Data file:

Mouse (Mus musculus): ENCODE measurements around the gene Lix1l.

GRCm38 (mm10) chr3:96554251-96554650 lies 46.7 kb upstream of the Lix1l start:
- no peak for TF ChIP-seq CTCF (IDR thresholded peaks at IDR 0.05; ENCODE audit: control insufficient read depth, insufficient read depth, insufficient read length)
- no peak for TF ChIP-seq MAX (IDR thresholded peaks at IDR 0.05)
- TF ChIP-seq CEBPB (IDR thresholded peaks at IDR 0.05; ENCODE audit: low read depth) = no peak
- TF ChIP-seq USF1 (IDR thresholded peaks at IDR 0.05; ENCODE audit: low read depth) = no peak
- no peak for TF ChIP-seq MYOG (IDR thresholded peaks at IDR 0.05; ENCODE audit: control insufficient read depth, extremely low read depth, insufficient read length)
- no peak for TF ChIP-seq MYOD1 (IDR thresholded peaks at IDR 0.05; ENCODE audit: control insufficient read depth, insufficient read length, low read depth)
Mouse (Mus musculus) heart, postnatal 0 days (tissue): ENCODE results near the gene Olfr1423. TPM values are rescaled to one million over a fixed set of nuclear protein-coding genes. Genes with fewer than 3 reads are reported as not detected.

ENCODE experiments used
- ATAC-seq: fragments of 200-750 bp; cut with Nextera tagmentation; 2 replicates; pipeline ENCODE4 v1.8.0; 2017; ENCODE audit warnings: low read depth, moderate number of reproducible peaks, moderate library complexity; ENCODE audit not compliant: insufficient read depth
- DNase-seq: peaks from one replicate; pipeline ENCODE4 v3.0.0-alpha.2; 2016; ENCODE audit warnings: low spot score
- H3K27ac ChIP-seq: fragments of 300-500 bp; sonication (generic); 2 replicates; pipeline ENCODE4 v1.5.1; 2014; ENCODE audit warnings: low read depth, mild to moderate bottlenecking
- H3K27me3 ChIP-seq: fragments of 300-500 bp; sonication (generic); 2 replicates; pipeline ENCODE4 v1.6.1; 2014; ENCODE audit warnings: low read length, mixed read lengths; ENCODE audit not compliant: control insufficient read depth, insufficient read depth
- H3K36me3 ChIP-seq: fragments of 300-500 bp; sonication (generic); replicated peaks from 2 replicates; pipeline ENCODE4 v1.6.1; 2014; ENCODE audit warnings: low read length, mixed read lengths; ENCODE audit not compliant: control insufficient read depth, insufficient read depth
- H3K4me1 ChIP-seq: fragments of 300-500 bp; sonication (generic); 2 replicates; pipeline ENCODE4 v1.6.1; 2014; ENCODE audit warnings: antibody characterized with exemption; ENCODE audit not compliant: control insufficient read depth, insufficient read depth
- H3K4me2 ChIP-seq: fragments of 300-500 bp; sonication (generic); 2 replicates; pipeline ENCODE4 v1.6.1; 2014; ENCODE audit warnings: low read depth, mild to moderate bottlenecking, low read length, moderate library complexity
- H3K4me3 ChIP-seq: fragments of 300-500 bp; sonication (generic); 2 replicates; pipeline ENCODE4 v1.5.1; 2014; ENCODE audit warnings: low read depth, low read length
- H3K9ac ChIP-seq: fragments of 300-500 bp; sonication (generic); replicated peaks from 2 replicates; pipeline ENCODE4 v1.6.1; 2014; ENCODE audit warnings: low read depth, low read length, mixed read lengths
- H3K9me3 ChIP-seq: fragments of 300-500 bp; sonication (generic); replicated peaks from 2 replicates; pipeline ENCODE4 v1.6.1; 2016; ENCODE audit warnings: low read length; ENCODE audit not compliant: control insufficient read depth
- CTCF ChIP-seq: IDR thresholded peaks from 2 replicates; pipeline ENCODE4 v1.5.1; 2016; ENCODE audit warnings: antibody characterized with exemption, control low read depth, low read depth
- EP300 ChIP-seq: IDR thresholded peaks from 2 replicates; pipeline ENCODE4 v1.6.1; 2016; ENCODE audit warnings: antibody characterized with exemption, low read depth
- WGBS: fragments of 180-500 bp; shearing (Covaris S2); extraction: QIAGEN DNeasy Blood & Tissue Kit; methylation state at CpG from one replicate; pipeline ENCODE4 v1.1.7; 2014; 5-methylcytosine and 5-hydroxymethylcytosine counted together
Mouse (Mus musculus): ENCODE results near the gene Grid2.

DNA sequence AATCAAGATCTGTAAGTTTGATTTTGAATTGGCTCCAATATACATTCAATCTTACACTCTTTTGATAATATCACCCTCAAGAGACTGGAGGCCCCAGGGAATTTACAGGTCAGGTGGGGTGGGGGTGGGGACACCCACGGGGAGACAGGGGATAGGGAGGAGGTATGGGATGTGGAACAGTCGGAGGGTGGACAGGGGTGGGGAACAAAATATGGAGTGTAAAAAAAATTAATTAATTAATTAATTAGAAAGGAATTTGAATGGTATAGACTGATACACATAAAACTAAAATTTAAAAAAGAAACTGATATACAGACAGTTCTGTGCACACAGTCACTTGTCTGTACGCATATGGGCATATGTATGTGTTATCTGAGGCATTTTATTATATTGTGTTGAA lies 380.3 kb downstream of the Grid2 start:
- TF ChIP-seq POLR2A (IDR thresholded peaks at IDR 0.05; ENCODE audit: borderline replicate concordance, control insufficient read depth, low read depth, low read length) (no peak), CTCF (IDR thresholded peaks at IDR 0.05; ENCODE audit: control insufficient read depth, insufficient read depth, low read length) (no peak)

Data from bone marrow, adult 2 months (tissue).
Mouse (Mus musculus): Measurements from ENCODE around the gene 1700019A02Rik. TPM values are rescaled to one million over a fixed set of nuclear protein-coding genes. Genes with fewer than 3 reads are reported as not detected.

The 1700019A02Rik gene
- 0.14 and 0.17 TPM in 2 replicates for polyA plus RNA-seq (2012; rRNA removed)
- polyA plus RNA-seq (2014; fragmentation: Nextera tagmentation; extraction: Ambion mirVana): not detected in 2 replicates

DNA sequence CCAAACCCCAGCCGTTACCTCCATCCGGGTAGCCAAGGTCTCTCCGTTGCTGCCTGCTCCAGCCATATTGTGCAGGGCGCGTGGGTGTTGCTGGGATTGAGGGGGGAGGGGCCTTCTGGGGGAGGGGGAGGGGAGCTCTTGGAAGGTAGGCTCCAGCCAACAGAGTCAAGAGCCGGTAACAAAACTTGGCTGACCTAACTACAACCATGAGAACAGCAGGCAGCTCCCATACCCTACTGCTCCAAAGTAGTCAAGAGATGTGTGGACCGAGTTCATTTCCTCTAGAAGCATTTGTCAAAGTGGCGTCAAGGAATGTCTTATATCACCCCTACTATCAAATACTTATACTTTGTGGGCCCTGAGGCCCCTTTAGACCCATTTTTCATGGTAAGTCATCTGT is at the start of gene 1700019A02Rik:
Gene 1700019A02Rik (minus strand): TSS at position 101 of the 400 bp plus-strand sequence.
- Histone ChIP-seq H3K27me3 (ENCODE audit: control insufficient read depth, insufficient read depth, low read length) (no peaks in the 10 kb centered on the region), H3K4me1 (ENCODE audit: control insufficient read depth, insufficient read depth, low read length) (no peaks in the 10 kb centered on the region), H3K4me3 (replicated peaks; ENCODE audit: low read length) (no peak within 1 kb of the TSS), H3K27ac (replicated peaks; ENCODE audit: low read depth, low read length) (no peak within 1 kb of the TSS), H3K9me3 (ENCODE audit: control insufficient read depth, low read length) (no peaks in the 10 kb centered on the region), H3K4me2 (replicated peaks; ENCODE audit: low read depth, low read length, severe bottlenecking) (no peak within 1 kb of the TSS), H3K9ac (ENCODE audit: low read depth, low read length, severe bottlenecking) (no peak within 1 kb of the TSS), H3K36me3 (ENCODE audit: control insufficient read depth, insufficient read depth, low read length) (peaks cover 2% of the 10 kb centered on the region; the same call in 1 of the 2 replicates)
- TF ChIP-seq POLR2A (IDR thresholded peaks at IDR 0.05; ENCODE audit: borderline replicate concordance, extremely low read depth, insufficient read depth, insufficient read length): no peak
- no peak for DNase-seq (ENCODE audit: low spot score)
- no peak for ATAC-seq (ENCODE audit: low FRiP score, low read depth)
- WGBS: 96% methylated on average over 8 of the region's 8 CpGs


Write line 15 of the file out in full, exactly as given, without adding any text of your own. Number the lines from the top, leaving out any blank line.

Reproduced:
- H3K36me3 ChIP-seq: fragments of 300-500 bp; sonication (generic); replicated peaks from 2 replicates; pipeline ENCODE4 v1.6.1; 2014; ENCODE audit warnings: low read length, mixed read lengths; ENCODE audit not compliant: control insufficient read depth, insufficient read depth